Heart disease kills an estimated 17.9 million people globally each year, accounting for an estimated 32% of all deaths in 2019. Additionally, 38% of premature deaths, meaning deaths that occur in people under age 70, were due to heart disease in 2019. With this in mind, it’s important to protect your heart by improving your diet, lifestyle and seeing your doctor regularly for check-ups.

Blood tests are one of many ways of checking on your heart health. These tests help your doctor evaluate your blood chemistry, blood sugar, cholesterol, and organ health such as the kidneys and liver which are more susceptible to damage from cardiovascular disease.

Another way to check your heart health is by considering imaging studies such as a carotid artery ultrasound, chest x-ray, cardiac MRI, and echocardiogram. Finally, another metric that’s not as commonplace, is finding your coronary artery calcium (CAC) score. The CAC score has been shown to be a more cost-effective way to evaluate cardiovascular disease risk in healthy people with no active symptoms.

What is a Coronary Artery Calcium Score?  

Developed in 1990, the CAC score is measured through a CT scan which helps your doctor assess your risk of heart disease. The higher the amount of calcified plaque present in the coronary arteries surrounding your heart, the higher your CAC score. This means your chances of having coronary atherosclerosis goes up the higher your CAC score is. Atherosclerosis refers to a build-up of plaque in the coronary arteries that prevents adequate blood flow to the heart.

The scan itself uses a CT imaging technique that can take hundreds of images of a moving heart from many different angles, leading to higher detection and location of coronary artery calcium deposits. The calcium score is rated as follows:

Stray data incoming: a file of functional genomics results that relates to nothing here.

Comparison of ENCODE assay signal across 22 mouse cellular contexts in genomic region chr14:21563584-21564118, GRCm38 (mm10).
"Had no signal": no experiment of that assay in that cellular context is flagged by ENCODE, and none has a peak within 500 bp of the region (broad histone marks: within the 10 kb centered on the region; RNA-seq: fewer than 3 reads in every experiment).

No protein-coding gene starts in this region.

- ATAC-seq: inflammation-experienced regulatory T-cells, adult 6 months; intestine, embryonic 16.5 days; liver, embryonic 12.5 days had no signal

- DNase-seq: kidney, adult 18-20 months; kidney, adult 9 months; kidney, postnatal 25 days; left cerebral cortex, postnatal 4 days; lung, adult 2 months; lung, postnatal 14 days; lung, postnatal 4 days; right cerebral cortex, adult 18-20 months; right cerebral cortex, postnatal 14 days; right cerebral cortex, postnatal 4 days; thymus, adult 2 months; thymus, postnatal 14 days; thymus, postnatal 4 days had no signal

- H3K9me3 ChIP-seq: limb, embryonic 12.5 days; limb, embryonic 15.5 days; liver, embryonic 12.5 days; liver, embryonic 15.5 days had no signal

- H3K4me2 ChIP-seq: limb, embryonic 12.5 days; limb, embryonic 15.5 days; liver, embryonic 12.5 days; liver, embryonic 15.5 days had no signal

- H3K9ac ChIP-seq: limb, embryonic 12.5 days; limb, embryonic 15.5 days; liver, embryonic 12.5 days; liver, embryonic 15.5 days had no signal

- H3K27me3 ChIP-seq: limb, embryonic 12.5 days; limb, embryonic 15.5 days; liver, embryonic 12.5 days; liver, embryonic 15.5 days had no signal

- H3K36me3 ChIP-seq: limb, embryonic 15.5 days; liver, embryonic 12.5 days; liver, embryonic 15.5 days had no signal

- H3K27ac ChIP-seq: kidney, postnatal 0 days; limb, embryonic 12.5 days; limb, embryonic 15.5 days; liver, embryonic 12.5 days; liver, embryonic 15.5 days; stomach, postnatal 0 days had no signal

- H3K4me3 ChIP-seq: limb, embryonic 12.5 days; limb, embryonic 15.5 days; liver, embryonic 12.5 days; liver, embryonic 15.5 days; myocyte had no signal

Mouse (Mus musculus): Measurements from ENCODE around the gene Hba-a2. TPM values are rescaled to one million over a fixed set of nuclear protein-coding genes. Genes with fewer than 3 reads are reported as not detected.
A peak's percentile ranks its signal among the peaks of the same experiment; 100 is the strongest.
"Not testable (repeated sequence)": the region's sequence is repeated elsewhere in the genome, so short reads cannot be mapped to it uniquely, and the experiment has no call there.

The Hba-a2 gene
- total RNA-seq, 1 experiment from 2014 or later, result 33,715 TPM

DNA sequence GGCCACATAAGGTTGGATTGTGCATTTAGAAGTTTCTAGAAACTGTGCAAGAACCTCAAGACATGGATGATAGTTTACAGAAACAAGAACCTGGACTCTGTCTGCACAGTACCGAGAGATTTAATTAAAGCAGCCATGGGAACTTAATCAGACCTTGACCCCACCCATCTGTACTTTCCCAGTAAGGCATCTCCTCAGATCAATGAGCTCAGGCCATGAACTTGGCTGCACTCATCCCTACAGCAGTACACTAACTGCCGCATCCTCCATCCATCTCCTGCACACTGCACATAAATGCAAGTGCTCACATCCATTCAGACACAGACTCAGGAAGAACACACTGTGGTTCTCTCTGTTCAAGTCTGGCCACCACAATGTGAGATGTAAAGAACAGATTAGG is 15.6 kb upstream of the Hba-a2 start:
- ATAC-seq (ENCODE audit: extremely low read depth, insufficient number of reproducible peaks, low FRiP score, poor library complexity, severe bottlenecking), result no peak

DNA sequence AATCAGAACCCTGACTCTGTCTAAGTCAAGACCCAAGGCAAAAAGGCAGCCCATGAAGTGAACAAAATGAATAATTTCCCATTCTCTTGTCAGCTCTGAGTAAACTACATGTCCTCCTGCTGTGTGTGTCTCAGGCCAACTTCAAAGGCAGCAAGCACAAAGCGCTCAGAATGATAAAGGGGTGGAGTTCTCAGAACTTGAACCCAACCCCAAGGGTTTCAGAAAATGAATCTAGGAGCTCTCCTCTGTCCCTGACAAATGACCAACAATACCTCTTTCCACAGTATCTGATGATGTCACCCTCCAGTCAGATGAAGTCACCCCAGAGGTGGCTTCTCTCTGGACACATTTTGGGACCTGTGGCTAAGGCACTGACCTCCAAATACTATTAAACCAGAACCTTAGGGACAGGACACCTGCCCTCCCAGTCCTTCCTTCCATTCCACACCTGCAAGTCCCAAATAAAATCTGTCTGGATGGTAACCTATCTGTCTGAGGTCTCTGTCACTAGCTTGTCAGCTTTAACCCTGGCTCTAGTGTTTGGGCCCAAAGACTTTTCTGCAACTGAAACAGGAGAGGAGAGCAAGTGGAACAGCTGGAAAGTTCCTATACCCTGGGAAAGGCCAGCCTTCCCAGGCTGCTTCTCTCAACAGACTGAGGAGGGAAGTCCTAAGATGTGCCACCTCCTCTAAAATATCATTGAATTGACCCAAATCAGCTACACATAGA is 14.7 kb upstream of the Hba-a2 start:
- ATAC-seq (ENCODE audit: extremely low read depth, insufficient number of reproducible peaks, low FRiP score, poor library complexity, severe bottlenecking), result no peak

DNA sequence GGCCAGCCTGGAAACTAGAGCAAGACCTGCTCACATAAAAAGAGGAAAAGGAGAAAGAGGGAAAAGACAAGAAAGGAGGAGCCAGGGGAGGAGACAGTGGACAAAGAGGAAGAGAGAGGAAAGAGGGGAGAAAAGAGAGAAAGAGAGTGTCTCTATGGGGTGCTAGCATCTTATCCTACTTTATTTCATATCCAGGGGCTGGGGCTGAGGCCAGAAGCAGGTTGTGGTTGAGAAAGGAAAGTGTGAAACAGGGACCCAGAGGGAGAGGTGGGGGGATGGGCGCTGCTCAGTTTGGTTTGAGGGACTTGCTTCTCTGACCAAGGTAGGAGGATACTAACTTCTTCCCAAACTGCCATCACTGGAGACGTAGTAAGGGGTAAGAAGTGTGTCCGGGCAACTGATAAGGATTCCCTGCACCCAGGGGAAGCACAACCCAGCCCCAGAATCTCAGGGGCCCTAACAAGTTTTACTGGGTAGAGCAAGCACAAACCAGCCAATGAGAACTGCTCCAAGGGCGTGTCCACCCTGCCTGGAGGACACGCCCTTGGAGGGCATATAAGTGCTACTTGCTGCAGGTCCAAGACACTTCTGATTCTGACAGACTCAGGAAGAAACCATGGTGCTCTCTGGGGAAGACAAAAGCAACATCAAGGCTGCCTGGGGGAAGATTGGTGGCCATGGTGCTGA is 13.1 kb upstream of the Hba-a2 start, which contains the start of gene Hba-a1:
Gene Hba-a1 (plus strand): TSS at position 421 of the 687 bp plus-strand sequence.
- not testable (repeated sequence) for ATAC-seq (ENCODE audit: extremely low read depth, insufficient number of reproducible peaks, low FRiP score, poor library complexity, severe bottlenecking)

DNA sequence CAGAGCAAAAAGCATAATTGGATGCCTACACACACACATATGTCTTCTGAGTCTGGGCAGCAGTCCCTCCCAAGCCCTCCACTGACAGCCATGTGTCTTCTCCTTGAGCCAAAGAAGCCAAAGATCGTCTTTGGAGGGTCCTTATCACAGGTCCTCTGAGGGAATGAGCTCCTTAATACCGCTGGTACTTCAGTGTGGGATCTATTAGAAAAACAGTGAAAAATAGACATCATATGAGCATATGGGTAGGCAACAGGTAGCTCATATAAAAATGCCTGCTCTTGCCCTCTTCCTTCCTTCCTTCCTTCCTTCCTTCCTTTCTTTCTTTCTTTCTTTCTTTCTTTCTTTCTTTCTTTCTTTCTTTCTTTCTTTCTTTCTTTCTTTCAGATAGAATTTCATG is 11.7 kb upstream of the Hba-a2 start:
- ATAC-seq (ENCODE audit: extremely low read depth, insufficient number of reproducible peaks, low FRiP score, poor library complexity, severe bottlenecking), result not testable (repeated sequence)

• 0: No calcium detected in the coronary arteries with a low risk of heart disease
  • 1-10: Small amount of plaque meaning you have a very low risk of having heart disease
  • 11-100: Some plaque is present meaning you have mild heart disease
  • 101-400: Moderate amount of plaque with a risk of the plaque blocking an artery
  • Over 400: Large amount of plaque is present with a more than 90% chance that plaque is blocking one or more coronary arteries 

If you have a score over 11, your risk of having a heart attack increases as your score increases. Diet and lifestyle changes and further testing and/or imaging will be a good idea. The CAC can also be used by your doctor to determine what other therapies may be most appropriate for you.  Most of all, stay out of fear and know you can make a significant change by changing your daily routine and habits. They body heals when you get the things that are harming it out of the way!

Dr. Wells has an IV therapy program that can decrease plaque in arteries. First step is a carotid ultrasound or calcium score test to see if you have plaque.

What Leads to a High CAC Score? 

First, it’s important to have a basic understanding of how calcium gets into the coronary arteries. Damage occurs in the coronary arteries surrounding the heart which can lead to atherosclerosis and calcification in the arteries. Calcification may be due to the smooth muscle of the heart itself becoming damaged though research is still ongoing. 

The following factors increase your risk for heart disease and a high calcium score – all these things DAMAGE the endothelial lining of blood vessels

  • High blood pressure
  • Smoking
  • Blood sugar dysregulation
  • Unhealthy diet
  • Lack of physical activity